Every birthday that ends in a zero is an opportunity to pause and reflect. So when I turned 40 in November, I started thinking — as a mother, a family doctor and a friend — about how every passing decade shapes our emotional and mental health. Whether we’re building self-esteem, testing boundaries or pushing ourselves to the limit, each stage prepares us for what comes next.
The first decade
When my six-year-old daughter described some of the politics at play in her schoolyard (one day you’re part of the in crowd, the next day nobody wants to play with you), it was a stark reminder that those early relationships form the basis of self-esteem and how girls see themselves.
According to data from the Angus Reid Institute, 46 percent of Canadian parents say their child has been a victim of bullying. Among girls, emotional bullying (rumours, shifting group power dynamics) is most common, and it can lead to mental health issues in kids as young as 15. We need to help girls build their self-esteem and teach them to do the same for others. It will go a long way toward how they see themselves later in life.
The teens and 20s
Independence, sexuality and how we relate to others rule these two decades. The average age of first sexual experience among Canadian youth is between 16 and 17. I am always proud of the teens who come talk to me before becoming sexually active: Recognizing that their health comes first is an important step to empowerment.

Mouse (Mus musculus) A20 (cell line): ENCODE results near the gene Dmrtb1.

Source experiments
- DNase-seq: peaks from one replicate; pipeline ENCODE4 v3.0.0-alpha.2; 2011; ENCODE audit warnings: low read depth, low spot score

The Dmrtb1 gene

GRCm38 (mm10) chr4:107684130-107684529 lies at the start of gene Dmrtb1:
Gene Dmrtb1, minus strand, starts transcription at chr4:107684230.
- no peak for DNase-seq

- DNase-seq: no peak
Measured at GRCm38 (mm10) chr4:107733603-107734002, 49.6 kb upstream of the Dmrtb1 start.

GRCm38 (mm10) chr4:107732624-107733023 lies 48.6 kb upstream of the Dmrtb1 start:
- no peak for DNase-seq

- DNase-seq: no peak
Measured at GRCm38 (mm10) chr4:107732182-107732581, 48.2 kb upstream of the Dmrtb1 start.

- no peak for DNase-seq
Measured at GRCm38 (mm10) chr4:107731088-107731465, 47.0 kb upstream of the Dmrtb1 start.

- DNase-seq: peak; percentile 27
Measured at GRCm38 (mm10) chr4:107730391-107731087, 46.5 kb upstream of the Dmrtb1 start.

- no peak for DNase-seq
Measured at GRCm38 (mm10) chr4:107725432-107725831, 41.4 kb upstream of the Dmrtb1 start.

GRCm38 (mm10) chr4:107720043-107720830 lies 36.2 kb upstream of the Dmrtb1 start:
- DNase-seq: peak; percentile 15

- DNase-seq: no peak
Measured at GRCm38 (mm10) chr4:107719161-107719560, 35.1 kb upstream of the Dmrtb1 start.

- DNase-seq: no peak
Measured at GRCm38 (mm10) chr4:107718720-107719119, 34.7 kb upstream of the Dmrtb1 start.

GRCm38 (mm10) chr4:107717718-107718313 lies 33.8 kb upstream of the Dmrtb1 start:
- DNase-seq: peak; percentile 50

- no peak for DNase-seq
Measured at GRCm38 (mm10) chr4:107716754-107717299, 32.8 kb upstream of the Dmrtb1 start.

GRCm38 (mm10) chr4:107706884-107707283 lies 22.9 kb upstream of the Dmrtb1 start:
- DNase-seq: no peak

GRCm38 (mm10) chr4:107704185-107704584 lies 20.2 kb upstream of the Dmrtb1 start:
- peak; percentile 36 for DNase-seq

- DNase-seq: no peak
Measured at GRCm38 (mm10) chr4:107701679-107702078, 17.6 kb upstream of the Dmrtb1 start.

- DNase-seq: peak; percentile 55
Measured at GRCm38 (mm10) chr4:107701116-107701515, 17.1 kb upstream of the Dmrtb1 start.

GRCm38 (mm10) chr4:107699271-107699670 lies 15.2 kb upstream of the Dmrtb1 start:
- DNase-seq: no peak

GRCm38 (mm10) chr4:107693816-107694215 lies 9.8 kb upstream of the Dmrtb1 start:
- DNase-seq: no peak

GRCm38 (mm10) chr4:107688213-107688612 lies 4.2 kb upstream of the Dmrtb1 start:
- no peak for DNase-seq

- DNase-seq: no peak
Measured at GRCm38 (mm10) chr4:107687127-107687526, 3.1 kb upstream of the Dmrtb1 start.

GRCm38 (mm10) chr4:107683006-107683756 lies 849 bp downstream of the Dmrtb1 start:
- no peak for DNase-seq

As women in their 20s strike out on their own, loneliness can be an issue.In Britain, the Mental Health Foundation found that those between the ages of 18 and 34 were more likely to feel depressed or worry about being lonely than those over 55. When that feeling becomes extreme, it can lead to depression, anxiety, poor diet and addiction. Building healthy support networks and engaging in self-care are critical — and they also pay off in the decades ahead.
What I hear most often from women in their 30s is that they feel tired — want me to test their thyroid or iron levels to find a physical explanation for why they can’t get through the day without multiple caffeine boosts.
It’s a surprise to them if the results come back normal — but it’s not to me. When I ask about their day, I often get a story like this: The alarm goes off at 6 a.m. They knock off a couple of chores before making breakfast and getting the kids fed. Before even arriving at work they set up meetings, make appointments and respond to late-night emails. They eat on the fly and are trying to balance parenting, social engagements, intimacy with their partners and getting to the gym. In other words, they run hard all day long.
This decade is the start of a period of life in which everything seems to happen at once. No wonder being tired is the biggest complaint.
As I exit my 30s, I see this decade differently than when I was living it. Instead of asking, “What’s wrong with me that I feel so tired while trying to do it all?” I should have been proud of everything I’d achieved. The same is true in every decade, and for every girl and woman. We have so much to be proud of.
Dr. Danielle Martin is a family physician and vice-president, medical affairs and health system solutions, at Women’s College Hospital in Toronto.